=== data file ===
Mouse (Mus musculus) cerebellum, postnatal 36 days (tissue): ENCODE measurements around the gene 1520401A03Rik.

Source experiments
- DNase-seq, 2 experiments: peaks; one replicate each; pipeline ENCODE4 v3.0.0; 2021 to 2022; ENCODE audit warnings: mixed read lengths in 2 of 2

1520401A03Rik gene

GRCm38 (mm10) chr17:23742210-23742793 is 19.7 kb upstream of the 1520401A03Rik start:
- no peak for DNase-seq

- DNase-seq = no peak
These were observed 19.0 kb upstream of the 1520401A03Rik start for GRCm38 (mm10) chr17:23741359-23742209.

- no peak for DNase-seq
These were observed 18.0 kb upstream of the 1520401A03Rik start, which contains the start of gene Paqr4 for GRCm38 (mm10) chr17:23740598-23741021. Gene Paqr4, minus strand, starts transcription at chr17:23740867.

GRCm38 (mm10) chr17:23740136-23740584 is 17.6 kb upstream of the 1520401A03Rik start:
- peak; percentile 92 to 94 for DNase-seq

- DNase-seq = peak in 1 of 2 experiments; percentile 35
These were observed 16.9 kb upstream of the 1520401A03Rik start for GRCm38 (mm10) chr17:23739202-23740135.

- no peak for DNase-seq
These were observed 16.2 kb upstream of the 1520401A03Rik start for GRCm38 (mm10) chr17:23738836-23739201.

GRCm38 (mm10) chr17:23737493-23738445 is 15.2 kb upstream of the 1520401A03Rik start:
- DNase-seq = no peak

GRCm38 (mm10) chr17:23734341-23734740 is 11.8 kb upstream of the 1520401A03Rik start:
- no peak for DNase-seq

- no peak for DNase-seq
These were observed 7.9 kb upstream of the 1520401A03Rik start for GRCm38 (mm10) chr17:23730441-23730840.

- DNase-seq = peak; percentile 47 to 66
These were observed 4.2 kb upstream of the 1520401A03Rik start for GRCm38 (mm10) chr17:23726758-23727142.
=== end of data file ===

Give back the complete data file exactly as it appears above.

Mouse (Mus musculus) cerebellum, postnatal 36 days (tissue): ENCODE measurements around the gene 1520401A03Rik.

Source experiments
- DNase-seq, 2 experiments: peaks; one replicate each; pipeline ENCODE4 v3.0.0; 2021 to 2022; ENCODE audit warnings: mixed read lengths in 2 of 2

1520401A03Rik gene

GRCm38 (mm10) chr17:23742210-23742793 is 19.7 kb upstream of the 1520401A03Rik start:
- no peak for DNase-seq

- DNase-seq = no peak
These were observed 19.0 kb upstream of the 1520401A03Rik start for GRCm38 (mm10) chr17:23741359-23742209.

- no peak for DNase-seq
These were observed 18.0 kb upstream of the 1520401A03Rik start, which contains the start of gene Paqr4 for GRCm38 (mm10) chr17:23740598-23741021. Gene Paqr4, minus strand, starts transcription at chr17:23740867.

GRCm38 (mm10) chr17:23740136-23740584 is 17.6 kb upstream of the 1520401A03Rik start:
- peak; percentile 92 to 94 for DNase-seq

- DNase-seq = peak in 1 of 2 experiments; percentile 35
These were observed 16.9 kb upstream of the 1520401A03Rik start for GRCm38 (mm10) chr17:23739202-23740135.

- no peak for DNase-seq
These were observed 16.2 kb upstream of the 1520401A03Rik start for GRCm38 (mm10) chr17:23738836-23739201.

GRCm38 (mm10) chr17:23737493-23738445 is 15.2 kb upstream of the 1520401A03Rik start:
- DNase-seq = no peak

GRCm38 (mm10) chr17:23734341-23734740 is 11.8 kb upstream of the 1520401A03Rik start:
- no peak for DNase-seq

- no peak for DNase-seq
These were observed 7.9 kb upstream of the 1520401A03Rik start for GRCm38 (mm10) chr17:23730441-23730840.

- DNase-seq = peak; percentile 47 to 66
These were observed 4.2 kb upstream of the 1520401A03Rik start for GRCm38 (mm10) chr17:23726758-23727142.